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COVID-19

News >  Spokane

Local experts agree with CDC: Masks can help slow virus’ spread but aren’t a substitute for distancing

April 3, 2020 Updated Fri., April 3, 2020 at 11:40 p.m.

"I'm 63 and have fibromyalgia," says Frieda Berkenbile about wearing a mask to protect herself from COVID-19 near her home home in Liberty Lake on Friday, April 3, 2020. (Kathy Plonka / The Spokesman-Review)
"I'm 63 and have fibromyalgia," says Frieda Berkenbile about wearing a mask to protect herself from COVID-19 near her home home in Liberty Lake on Friday, April 3, 2020. (Kathy Plonka / The Spokesman-Review)

President Donald Trump’s administration is now recommending that Americans wear nonmedical cloth face coverings in public to slow the spread of coronavirus.

That’s a reversal of previous claims that masks weren’t necessary for healthy people – and it’s a guideline Trump said he doesn’t plan to follow himself.

Spokane health experts reached Friday said following the new guidance from the Centers for Disease Control and Prevention will provide a small amount of protection – mainly for people around the wearer. But they also urged people to adhere to all other COVID-19 prevention guidance, the most important of which is keeping a 6-foot distance from others, even if you’re wearing a mask.

Soon after Friday’s briefing, a spokesman for the Spokane Regional Health District said the agency will now make the same suggestion as the CDC, though with important qualifiers.

“The CDC now recommends that people wear cloth face coverings in public settings where other distancing measures are difficult to maintain, so for example going to your grocery stores or pharmacies where you have to use those essential services,” said Kelli Hawkins, with the SRHD.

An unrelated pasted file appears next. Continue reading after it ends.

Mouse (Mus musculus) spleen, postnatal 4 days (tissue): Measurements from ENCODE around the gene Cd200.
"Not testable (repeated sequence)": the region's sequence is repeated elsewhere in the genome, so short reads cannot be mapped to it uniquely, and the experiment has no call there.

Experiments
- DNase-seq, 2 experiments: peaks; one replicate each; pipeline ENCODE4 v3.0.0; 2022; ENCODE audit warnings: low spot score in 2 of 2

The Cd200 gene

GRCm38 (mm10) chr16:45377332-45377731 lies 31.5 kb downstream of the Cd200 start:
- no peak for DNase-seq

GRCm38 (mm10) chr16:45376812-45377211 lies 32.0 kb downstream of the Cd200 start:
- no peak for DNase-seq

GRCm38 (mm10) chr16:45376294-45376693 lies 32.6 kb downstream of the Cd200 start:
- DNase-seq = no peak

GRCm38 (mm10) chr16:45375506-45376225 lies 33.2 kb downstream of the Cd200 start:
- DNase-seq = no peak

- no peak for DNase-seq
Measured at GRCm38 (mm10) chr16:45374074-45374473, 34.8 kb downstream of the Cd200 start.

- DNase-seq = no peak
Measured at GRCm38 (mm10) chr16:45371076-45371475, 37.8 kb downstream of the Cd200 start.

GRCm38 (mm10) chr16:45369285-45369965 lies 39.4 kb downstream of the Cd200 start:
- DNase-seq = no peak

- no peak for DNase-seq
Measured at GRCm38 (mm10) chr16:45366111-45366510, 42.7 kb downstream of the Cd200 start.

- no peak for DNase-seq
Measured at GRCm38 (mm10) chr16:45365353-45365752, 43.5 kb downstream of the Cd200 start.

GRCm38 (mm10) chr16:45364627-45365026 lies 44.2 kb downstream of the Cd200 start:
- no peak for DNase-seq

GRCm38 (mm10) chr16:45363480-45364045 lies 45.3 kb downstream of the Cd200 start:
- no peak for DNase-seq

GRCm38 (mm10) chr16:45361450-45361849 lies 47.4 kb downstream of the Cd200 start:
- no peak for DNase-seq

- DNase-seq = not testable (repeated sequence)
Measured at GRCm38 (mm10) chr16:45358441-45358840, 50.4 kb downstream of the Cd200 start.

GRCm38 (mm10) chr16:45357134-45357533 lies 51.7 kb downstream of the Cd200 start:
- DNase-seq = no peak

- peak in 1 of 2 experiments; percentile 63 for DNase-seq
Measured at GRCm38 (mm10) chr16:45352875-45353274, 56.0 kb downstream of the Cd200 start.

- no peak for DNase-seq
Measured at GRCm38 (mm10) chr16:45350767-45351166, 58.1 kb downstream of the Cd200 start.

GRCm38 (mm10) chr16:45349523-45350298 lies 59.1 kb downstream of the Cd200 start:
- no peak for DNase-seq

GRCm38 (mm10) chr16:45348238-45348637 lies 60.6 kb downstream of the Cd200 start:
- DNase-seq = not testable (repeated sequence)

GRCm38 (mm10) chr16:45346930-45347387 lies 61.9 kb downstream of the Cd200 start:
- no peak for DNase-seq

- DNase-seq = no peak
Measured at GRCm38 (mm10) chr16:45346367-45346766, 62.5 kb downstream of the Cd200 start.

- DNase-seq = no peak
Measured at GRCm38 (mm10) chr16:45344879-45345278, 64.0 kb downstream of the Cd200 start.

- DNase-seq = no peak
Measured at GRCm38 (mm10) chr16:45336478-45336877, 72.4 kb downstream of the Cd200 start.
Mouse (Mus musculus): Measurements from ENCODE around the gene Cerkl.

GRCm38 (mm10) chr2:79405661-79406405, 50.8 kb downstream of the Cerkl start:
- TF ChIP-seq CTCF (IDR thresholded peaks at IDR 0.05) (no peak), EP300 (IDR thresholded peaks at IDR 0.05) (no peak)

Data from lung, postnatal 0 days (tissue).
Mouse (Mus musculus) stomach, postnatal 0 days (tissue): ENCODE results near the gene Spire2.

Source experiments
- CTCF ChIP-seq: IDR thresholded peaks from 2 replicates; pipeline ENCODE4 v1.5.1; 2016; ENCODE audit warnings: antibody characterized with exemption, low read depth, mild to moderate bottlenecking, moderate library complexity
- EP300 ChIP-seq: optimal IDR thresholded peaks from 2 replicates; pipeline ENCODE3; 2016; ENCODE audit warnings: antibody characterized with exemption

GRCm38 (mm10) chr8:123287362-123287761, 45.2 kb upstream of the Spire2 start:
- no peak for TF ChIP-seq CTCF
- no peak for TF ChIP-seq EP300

“The reason for the change is you can have COVID-19 and be asymptomatic, and then if you are sneezing because of allergies or some other reasons, you could be spreading the virus. It’s less likely, but it could happen.

“It’s more so to protect people around someone who could be asymptomatic. It’s not a safeguard from being exposed. You still have to take all the other precautions,” she said.

If you’re choosing a mask to wear, the new guidance is only for cloth or paper masks that are not medically designated, such as N95 respirators or surgical face masks that are in short supply and needed for frontline health care workers.

Local health care officials also caution that those who wear cloth or homespun masks shouldn’t have a false sense of security.

The CDC’s update says: “Maintaining 6-feet social distancing remains important to slowing the spread of the virus. The CDC is additionally advising the use of simple cloth face coverings to slow the spread of the virus and help people who may have the virus and do not know it from transmitting it to others.

“Cloth face coverings fashioned from household items or made at home from common materials at low cost can be used as an additional, voluntary public health measure.”

The Washington State Department of Health issued a similar recommendation as the CDC on Friday, asking that people wear cloth face coverings when they are in public settings where they cannot maintain 6 feet of distance from others.

Some local health officials say cloth masks can offer a small amount of protection around someone who has COVID-19, but not the symptoms. However, they all caution that keeping your distance counts far more.

“As long as we have sufficient PPEs (personal protective equipment) for health care workers, masks are not unreasonable for the public,” said Dr. Darryl Potyk, associate dean for Eastern Washington for the University of Washington School of Medicine.

“It reminds people about the disease and if you have a mask and are unable to maintain that social distancing, it may provide some protection for others, not yourself.”